The final days of the long-standing Hotmail service has begun, as on Tuesday Microsoft said that Outlook.com, the "world's fastest growing" email service, is now out of preview mode.
The Redmond company launched Outlook.com, described as a "modern email service", as a preview client last summer. Microsoft said it has been "humbled" by the fast pace of adoption since the launch, as more than 60 million people have started actively using the service in just over six months. It's a brand new email service from the ground up, the company claims, all the way from the data center to the user experience.
"Today is a major milestone in our mission to provide people everywhere with the world's best email experience," said Outlook's David Law, Director of Product Management. "You'll also see us kick off a large-scale marketing effort around the world to show that Outlook.com can get you going. And because we're confident that Outlook.com is the best email service available for consumers and ready to scale to a billion people, we'll soon start to upgrade hundreds of millions of Hotmail users to the new Outlook.com experience."
Law said that all people using Hotmail should be "upgraded" by the summer (didn't Microsoft say something similar about Messenger users migrating to Skype?). This upgrade should be seamless and instant, and won't require a new email address, password, vacation replies or rules. Everything will stay the same on a user settings level, but the interface will be different, described as "fresh and intuitive" with lots of new features and better performance.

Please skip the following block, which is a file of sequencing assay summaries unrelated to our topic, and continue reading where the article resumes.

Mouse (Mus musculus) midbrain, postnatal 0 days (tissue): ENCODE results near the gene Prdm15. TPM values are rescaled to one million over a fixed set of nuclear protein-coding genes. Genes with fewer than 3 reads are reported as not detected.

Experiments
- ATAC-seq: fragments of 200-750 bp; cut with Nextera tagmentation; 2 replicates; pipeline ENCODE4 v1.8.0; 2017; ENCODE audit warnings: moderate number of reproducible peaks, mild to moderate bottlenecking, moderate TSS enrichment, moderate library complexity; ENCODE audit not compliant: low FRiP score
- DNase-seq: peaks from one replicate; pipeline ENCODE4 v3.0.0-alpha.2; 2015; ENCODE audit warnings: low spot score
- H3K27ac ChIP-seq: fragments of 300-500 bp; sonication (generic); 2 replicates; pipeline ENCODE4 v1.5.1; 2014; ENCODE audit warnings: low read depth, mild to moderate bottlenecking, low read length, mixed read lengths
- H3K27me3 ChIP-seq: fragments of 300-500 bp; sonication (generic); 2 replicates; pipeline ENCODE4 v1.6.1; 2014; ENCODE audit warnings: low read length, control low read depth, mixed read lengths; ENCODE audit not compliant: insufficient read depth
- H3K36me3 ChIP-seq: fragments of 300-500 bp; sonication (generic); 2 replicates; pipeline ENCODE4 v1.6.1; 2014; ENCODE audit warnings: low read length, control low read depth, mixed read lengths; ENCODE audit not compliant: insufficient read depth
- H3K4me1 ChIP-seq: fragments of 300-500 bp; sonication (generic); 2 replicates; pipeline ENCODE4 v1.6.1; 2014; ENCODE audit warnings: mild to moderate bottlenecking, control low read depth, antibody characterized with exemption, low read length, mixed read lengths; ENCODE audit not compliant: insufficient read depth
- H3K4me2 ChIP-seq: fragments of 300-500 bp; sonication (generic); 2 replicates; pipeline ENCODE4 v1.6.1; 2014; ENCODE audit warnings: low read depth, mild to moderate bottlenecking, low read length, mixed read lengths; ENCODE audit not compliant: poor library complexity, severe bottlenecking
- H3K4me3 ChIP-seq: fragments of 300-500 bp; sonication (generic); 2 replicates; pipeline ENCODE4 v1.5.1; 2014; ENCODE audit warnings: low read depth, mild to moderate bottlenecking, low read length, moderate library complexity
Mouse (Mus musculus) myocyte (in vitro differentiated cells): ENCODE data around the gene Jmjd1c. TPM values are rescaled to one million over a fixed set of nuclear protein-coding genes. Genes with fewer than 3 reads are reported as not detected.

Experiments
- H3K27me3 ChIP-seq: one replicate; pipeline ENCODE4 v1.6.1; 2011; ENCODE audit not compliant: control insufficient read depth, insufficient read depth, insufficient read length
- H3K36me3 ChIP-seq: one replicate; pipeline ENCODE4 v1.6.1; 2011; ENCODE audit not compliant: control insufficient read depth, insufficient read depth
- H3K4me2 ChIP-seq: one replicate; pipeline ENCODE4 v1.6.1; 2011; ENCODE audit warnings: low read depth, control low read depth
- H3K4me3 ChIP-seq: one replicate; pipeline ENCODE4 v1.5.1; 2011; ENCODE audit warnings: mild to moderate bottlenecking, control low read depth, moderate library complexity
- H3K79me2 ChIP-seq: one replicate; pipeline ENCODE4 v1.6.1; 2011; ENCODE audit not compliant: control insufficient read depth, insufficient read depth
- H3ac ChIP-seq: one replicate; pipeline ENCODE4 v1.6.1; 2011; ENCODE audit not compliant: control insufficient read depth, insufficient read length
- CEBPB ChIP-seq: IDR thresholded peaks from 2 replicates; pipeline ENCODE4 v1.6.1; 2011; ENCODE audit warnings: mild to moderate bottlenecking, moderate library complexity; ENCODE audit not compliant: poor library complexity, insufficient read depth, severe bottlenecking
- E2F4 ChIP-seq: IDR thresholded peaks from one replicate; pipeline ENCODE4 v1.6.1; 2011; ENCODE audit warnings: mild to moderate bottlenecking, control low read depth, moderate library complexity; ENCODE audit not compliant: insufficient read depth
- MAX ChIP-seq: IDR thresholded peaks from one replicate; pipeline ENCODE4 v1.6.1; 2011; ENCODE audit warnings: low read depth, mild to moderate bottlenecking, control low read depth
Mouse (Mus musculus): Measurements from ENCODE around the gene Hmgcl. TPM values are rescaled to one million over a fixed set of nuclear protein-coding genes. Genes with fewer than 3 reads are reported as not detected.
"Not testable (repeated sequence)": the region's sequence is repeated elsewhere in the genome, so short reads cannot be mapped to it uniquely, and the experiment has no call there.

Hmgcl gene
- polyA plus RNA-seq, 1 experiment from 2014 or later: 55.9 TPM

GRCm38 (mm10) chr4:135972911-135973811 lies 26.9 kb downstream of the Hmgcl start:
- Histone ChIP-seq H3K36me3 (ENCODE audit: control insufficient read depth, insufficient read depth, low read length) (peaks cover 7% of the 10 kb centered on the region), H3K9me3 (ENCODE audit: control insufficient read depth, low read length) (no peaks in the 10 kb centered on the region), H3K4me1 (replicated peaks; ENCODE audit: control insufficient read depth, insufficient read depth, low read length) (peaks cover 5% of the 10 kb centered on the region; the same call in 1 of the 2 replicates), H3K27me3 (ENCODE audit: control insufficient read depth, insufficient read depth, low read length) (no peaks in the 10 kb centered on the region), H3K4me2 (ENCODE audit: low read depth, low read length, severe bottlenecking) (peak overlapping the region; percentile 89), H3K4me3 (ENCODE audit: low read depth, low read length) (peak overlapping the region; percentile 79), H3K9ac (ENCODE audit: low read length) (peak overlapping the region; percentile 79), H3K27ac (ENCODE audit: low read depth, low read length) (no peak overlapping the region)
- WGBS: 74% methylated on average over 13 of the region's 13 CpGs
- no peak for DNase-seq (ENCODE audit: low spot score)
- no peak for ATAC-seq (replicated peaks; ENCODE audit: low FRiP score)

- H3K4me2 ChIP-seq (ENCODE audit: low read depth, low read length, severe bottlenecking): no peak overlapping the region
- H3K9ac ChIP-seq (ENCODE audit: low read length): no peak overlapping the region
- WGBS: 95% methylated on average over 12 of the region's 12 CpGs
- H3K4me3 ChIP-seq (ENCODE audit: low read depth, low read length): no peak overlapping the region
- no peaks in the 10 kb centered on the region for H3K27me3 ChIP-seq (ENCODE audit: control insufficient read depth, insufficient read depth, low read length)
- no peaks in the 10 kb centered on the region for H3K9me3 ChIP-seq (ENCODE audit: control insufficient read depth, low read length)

"Throughout the preview, we learned a tremendous amount from seeing how people used the service," Law said. "Early adopters have told us what they liked, what they'd like to see next, and what we needed to do to make more people switch. And we've used that to add new features and fine-tune the services to scale."
Hotmail was one of the first web-based email services, launched back in July 1996 as "HoTMaiL" by Sabeer Bhatia and Jack Smith. Microsoft acquired the service in 1997 for around $400 million, then renamed it as MSN Hotmail. Eventually it was rebranded as Windows Live Hotmail and then finally Microsoft Hotmail. Services include unlimited storage, Messenger integration, file hosting and more.